Openly gay Olympic gold medalist Matthew Mitcham says Russia’s new anti-gay laws, which would result in athletes at next year’s Sochi Winter Olympics jailed if they are involved in any type of gay pride activities, are “horrific.”
“It’s really sad,” Mitcham told Sydney’s Daily Telegraph. “The way they are persecuting people in Russia is quite horrific.”
Mitcham’s remarks come amid growing international concern over Russia’s anti-gay laws, and how enforcement of those laws would affect athletes and spectators attending the 2014 Winter Olympic Games in Sochi, Russia.
Mitcham said Russia’s anti-gay laws would hinder performances and take away the joy of the Games experience.
“The Olympics is the best experience you will ever have as an athlete,” he said. “Their whole memory and experience is going to be marred by this stuff. They are going to be made to feel unacceptable, inappropriate, and it is a really awful, awful feeling. .
Article continues belowRussia’s contentious law was signed by President Vladimir Putin in late June, imposing fines on individuals accused of spreading “propaganda of nontraditional sexual relations” to minors, and even proposing penalties for those who express these views online or in the news media.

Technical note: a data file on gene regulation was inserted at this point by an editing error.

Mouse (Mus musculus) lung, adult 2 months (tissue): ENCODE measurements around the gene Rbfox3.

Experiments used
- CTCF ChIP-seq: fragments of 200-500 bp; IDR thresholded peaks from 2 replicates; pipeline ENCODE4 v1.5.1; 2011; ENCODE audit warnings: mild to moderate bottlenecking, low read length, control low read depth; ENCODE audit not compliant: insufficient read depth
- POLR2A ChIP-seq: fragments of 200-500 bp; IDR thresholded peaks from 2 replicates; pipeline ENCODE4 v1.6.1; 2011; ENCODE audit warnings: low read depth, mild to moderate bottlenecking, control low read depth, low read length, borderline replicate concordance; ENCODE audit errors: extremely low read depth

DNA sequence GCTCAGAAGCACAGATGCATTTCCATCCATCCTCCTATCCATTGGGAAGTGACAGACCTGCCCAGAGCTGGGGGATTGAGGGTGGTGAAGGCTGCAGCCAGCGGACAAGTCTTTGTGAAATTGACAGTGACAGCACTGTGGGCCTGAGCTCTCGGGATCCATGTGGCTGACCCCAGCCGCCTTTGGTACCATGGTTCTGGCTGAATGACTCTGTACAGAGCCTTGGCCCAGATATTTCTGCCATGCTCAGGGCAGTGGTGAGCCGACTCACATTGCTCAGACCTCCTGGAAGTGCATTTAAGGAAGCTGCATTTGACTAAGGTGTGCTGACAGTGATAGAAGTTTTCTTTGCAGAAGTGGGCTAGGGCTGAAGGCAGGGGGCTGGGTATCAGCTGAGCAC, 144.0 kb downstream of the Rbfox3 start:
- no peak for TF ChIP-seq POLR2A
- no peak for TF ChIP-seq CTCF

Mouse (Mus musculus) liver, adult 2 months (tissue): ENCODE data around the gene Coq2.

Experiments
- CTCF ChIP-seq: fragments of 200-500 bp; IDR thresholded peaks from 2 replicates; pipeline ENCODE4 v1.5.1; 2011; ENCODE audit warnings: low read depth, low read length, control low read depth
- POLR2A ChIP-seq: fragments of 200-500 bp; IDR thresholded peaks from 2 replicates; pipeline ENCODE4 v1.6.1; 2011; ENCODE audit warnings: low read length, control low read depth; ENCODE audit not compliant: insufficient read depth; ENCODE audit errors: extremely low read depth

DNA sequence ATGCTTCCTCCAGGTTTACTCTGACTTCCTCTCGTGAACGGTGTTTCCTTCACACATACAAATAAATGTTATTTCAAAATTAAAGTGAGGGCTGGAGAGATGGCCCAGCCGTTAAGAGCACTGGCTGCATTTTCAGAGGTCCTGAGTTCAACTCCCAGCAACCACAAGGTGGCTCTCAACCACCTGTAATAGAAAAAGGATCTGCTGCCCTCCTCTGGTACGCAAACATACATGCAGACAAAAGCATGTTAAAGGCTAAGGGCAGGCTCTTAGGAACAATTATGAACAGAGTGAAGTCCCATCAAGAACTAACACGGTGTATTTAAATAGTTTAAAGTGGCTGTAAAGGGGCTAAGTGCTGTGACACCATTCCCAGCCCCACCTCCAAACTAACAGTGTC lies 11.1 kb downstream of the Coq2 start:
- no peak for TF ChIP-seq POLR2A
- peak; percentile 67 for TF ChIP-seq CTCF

Gay pride rallies also are banned, as are public displays of affection between two people of the same gender, including holding hands.
On Thursday, Russian sports minister Vitaly Mutko said Russia will enforce the law when it hosts international athletes and fans during the Winter Games, contradicting an earlier report by the International Olympic Committee that it had received assurances that athletes and spectators attending the the games would be exempt from an anti-gay statue.
Mitcham, a gold medal-winning diver from the 2008 Beijing Games, said the laws were in violation of basic human rights.